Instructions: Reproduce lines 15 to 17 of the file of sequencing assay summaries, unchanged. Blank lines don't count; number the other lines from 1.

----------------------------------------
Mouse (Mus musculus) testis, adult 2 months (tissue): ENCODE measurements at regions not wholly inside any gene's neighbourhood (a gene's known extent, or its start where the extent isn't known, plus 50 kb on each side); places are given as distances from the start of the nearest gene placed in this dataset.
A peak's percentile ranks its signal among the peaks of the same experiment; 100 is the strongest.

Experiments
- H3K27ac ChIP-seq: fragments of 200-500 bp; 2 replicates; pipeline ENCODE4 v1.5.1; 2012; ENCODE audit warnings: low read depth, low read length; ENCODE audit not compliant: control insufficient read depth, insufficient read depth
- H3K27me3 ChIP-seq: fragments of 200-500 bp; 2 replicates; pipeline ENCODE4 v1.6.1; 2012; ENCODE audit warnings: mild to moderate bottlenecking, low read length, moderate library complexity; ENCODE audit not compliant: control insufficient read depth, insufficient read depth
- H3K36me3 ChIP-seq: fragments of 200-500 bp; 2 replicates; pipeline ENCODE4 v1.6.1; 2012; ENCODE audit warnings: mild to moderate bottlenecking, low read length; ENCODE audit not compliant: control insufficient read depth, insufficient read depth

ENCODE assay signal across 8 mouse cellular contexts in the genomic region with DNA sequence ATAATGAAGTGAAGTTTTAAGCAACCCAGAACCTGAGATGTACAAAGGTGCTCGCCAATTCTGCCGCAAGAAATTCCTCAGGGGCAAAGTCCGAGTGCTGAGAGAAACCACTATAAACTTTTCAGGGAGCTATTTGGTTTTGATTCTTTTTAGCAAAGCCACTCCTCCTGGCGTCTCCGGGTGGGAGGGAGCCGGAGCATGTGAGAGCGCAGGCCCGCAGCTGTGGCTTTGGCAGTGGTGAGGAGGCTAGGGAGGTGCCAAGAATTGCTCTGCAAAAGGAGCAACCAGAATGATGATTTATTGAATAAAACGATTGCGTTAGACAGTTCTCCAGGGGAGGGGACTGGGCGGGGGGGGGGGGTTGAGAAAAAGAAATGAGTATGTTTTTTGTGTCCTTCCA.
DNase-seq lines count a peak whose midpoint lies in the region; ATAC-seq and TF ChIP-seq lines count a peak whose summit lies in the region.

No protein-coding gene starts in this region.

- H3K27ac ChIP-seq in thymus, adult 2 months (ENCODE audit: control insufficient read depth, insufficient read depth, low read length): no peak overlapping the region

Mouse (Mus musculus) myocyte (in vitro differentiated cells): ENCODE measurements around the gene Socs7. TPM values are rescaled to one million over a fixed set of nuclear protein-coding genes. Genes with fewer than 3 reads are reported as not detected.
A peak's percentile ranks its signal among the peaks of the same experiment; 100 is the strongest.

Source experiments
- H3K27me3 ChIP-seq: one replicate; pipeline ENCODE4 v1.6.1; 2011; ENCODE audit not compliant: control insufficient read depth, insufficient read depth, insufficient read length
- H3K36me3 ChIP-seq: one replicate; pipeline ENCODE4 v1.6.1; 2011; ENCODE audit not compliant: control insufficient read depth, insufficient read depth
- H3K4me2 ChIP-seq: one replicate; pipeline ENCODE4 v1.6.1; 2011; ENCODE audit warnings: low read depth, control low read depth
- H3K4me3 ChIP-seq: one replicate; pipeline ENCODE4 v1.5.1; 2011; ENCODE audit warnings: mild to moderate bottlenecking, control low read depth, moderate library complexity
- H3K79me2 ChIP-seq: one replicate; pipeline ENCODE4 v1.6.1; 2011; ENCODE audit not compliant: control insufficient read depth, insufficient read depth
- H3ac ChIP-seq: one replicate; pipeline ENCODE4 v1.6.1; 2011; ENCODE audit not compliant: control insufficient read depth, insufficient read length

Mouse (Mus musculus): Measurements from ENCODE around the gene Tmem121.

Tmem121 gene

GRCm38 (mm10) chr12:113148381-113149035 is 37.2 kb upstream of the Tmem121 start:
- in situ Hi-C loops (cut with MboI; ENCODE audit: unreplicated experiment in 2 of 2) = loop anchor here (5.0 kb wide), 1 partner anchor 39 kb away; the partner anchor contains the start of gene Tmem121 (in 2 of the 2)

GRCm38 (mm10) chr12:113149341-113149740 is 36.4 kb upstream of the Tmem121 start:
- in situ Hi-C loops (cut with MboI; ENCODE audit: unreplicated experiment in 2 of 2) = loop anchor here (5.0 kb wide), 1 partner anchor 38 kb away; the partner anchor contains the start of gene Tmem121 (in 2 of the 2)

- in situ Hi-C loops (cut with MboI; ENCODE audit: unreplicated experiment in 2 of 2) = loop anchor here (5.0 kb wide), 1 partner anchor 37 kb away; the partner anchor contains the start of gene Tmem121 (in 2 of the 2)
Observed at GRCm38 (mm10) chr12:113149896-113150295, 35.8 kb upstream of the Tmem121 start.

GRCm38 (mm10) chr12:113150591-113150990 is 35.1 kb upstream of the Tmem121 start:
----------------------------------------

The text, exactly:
- H3K36me3 ChIP-seq: one replicate; pipeline ENCODE4 v1.6.1; 2011; ENCODE audit not compliant: control insufficient read depth, insufficient read depth
- H3K4me2 ChIP-seq: one replicate; pipeline ENCODE4 v1.6.1; 2011; ENCODE audit warnings: low read depth, control low read depth
- H3K4me3 ChIP-seq: one replicate; pipeline ENCODE4 v1.5.1; 2011; ENCODE audit warnings: mild to moderate bottlenecking, control low read depth, moderate library complexity